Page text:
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stirring the lees with james molesworth

Day 3: From Châteauneuf to Tavel

Photo by: David Yellen

Posted: Jun 20, 2008 12:14pm ET

Domaine Vacheron-Pouizin, located in the northern end of Châteauneuf-du-Pape, on the back road heading north from Château Rayas, is owned and run by Sylvie Vacheron. The domaine was bought by Vacheron’s grandfather in 1939, but World War II prevented it from functioning as an estate. During the 1950s, the estate renovated its cellars and began purchasing more vineyard land. Sylvie’s father then planted much of the estate, expanding it from 17 to 53 hectares during the 1960s, so the property’s vines are mostly 40 years of age or older, with 85 percent of the plantings Grenache, along with Syrah, Mourvèdre and touches of Carignane and Counoise.

Vacheron, 41, and her former husband, Jean-Denis Vacheron (related to the Vacheron family in Sancerre), took over from Sylvie’s father in 1996, and began to bottle the estate’s production themselves (the grapes were previously sold to E. Guigal). A new cellar was constructed in 2001 and the estate was on the upswing when Jean-Denis died in a car accident in 2002.

Sylvie brought in Bruno Gaspar as winemaker in time for the 2002 harvest (Gaspar, 44, had worked 11 vintages at Château du Trignon in Gigondas). The 2002 vintage was a disaster for the appellation and the heat of 2003 vintage hampered the reds here, as the vines are planted primarily on sandy soils, far more susceptible to drought than other soil types in the appellation. The transition following the death of Jean-Denis was, needless to say, difficult.

But starting with the 2004 harvest (along with the help of consultant Philippe Cambie), the ship has been righted, and with some exceptional wines here in 2006 and 2007, Domaine Vacheron-Pouizin seems poised to take its place among the appellation’s elite. There are 16,500 cases produced here annually, one-third of which comes to the U.S.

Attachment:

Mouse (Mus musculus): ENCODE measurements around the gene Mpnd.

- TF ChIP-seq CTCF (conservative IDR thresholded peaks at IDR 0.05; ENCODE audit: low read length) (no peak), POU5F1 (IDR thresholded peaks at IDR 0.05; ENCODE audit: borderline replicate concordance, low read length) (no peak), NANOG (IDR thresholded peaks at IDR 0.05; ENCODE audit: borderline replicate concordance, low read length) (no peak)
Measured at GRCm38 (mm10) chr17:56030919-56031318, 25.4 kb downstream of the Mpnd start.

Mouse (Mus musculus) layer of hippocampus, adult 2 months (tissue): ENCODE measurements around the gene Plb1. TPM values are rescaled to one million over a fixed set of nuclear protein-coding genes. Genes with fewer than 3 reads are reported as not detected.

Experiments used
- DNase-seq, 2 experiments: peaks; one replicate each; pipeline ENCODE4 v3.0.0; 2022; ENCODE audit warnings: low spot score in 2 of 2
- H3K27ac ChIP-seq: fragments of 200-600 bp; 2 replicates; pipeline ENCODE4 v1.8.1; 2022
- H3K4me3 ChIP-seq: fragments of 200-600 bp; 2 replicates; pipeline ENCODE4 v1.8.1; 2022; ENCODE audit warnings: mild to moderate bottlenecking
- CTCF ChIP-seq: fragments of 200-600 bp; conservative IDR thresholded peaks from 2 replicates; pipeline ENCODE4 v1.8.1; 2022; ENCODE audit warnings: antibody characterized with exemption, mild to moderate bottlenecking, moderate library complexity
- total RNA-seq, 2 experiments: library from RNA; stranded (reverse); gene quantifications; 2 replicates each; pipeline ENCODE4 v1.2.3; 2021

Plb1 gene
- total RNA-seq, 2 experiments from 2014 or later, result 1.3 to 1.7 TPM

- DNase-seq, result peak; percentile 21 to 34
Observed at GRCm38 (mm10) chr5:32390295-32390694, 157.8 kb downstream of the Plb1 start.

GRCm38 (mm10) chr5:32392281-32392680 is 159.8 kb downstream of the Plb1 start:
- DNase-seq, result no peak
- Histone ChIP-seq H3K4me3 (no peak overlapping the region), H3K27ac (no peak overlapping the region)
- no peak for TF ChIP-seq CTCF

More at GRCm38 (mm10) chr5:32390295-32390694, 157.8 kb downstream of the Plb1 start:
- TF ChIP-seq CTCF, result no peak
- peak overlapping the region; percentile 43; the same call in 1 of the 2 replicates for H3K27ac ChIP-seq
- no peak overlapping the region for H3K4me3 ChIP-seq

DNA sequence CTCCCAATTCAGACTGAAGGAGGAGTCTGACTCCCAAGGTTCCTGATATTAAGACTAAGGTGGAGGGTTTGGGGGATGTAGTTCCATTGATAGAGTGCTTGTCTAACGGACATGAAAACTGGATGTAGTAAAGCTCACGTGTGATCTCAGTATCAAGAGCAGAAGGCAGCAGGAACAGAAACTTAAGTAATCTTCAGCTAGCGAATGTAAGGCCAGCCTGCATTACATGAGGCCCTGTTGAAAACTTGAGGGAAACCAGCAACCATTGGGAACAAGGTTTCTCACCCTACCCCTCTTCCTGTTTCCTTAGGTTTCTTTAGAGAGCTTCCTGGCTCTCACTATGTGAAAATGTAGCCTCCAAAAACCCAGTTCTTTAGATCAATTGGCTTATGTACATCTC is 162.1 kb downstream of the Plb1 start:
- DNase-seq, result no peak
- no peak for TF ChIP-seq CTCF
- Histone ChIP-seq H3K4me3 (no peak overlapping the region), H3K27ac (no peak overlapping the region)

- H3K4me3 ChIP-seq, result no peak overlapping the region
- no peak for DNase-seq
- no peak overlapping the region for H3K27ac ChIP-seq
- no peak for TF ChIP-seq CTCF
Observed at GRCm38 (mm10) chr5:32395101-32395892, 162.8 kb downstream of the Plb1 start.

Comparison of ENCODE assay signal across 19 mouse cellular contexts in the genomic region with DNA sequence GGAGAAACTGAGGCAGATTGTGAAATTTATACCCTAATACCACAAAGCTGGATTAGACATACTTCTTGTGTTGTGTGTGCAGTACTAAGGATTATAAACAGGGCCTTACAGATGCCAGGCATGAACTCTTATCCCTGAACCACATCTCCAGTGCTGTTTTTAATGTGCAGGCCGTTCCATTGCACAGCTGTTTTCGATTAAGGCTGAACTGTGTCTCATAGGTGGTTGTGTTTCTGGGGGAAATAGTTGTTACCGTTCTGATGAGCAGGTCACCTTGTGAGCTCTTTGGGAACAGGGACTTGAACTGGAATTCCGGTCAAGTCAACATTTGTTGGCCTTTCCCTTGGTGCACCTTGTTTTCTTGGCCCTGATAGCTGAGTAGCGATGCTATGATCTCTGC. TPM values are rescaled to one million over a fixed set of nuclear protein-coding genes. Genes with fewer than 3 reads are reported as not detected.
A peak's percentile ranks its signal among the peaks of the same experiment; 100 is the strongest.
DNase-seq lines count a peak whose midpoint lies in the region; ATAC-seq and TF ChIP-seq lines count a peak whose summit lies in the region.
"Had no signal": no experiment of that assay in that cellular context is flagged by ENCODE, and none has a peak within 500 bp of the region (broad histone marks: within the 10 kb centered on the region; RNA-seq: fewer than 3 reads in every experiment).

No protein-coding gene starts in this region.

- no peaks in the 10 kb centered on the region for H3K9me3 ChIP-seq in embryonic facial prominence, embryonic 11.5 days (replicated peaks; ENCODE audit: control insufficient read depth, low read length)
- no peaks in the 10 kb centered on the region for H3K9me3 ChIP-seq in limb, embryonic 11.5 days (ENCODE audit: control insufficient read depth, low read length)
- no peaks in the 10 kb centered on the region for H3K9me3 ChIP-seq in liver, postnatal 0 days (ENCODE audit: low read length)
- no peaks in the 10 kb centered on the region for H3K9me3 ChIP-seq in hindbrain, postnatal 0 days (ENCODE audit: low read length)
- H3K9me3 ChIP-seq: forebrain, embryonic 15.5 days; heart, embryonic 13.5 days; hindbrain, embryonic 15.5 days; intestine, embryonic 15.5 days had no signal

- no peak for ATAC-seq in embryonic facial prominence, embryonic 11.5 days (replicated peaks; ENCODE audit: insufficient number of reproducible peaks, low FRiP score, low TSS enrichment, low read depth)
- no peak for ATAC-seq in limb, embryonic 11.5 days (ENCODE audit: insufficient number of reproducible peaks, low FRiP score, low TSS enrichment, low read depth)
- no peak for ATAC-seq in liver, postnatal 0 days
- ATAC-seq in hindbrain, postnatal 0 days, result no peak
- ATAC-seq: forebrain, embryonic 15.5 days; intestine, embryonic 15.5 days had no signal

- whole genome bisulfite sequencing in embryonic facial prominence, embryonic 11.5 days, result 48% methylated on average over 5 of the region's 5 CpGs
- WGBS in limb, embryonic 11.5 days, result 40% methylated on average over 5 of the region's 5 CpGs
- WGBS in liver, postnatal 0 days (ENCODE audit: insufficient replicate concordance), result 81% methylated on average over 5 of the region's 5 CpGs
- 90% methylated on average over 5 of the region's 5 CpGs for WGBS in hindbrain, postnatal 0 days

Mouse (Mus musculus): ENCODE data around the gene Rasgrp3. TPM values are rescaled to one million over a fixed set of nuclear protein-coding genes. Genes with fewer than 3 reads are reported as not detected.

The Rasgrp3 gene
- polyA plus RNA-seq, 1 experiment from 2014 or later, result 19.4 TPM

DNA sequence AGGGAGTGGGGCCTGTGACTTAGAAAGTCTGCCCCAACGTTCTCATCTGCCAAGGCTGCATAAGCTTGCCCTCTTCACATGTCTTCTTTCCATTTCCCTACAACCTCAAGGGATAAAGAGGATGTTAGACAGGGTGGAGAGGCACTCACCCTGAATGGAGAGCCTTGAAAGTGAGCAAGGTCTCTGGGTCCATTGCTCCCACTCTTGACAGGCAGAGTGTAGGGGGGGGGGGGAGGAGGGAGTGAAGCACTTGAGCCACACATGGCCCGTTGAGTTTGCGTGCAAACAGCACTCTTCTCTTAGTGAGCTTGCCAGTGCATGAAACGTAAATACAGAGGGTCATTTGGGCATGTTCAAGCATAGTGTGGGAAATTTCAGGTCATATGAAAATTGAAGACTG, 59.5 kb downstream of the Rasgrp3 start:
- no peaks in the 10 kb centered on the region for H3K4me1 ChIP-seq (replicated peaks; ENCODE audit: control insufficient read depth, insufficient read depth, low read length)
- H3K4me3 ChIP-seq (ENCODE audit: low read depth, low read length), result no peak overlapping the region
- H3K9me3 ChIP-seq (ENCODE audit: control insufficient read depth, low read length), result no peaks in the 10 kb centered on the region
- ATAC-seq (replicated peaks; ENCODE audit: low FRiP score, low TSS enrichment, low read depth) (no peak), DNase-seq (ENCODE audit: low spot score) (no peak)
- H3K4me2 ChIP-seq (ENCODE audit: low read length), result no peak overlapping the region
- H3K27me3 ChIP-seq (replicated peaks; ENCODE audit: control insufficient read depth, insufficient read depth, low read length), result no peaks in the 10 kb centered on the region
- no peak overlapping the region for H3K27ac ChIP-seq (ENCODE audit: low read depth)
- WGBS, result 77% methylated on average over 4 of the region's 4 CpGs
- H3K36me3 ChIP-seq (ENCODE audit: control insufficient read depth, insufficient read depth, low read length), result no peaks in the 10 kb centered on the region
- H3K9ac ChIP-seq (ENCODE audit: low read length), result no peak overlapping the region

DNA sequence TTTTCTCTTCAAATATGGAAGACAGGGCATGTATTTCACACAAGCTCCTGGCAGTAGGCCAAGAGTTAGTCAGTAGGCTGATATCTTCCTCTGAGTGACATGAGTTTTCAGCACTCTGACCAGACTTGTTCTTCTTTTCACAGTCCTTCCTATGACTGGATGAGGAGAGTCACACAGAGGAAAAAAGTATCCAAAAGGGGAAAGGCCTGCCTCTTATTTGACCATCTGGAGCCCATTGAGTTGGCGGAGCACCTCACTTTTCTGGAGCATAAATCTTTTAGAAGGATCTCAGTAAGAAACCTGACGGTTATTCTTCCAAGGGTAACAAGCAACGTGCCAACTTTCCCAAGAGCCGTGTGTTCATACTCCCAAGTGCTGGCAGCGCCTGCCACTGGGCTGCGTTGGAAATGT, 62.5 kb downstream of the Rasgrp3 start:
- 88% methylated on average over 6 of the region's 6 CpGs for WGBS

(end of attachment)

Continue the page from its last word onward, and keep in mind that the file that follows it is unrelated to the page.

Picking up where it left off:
The reds are fermented in a mix of wooden vats and cement tanks, with foudres, demi-muids, barriques and stainless steel used for the élevage and storage. There is exacting attention to detail here, with the bunches first sorted in the vineyard, and then transported to the winery in small 25 kilogram boxes where the berries are then sorted on a table de tri.

The domaine has sizable holdings in the Côtes du Rhône appellation, and as the property straddles the boundary between Châteauneuf-du-Pape and Côtes du Rhône, along with an additional holding along the border of the Coudoulet lieu-dit, Gaspar pointed out that “All our Côtes du Rhône are from vines within the [Châteauneuf] appellation, or just outside.”

The 2006 Côtes du Rhône Le Clos du Caillou Bouquet des Garrigues (85 percent Grenache, along with Syrah, Mourvèdre and Carignane) was bottled in March, and it shows stone, cherry pit and cherry fruit flavors with a dusting of toast on the finish. The 2006 Côtes du Rhône Clos du Caillou Les Quartz (Grenache with 15 percent Syrah), is a single-vineyard wine sourced from vines on sandy soils covered with rolled stones. It’s superbright and juicy, with a mix of red and blue fruits all offset by riveting minerality. It transcends the average quality level of the appellation. The 2006 Côtes du Rhône Les Clos du Caillou Réserve, uses 17 percent Mourvèdre along with Grenache. Aged in demi-muid and foudre, its dusty tannins carry dark black cherry, spice and black tea notes with a long, silky finish. Both it and the Les Quartz bottling could easily stand in blind among a flight of Châteauneufs.

The 2006 Châteauneuf-du-Pape Les Clos du Caillou Les Safres, made from 100 percent Grenache aged 100 percent in foudre, is loaded with sweet kirsch, pepper and mineral notes, and heralds the house style – rich, but graceful, with silky texture.

“I like the style of ’06, it’s more elegant, balanced,” said Gaspar. “2005 is too big for me.”

The 2006 Châteauneuf-du-Pape Domaine du Caillou Les Quartz, from the same vineyard as the Côtes du Rhône bottling (but on the Châteauneuf side) is juicy and pure, with a hint of shiso leaf running through gorgeous raspberry and cherry fruit. The top wine is the Châteauneuf-du-Pape Les Clos du Caillou Réserve, made from 60 percent Grenache with equal parts Syrah and Mourvèdre, aged for 16 months in a mix of demi-muid and cement vat. Sourced from the Pignan and Guigasse lieux-dits, it’s loaded with dark, macerated fig and blackberry fruit, along with hints of sweet tobacco, shaved vanilla and mesquite, all laid on top of impressive structure. The 2007 red cuvées play right into the house style, with amped-up raspberry and currant fruit kept honest by mouthwatering acidity and minerality.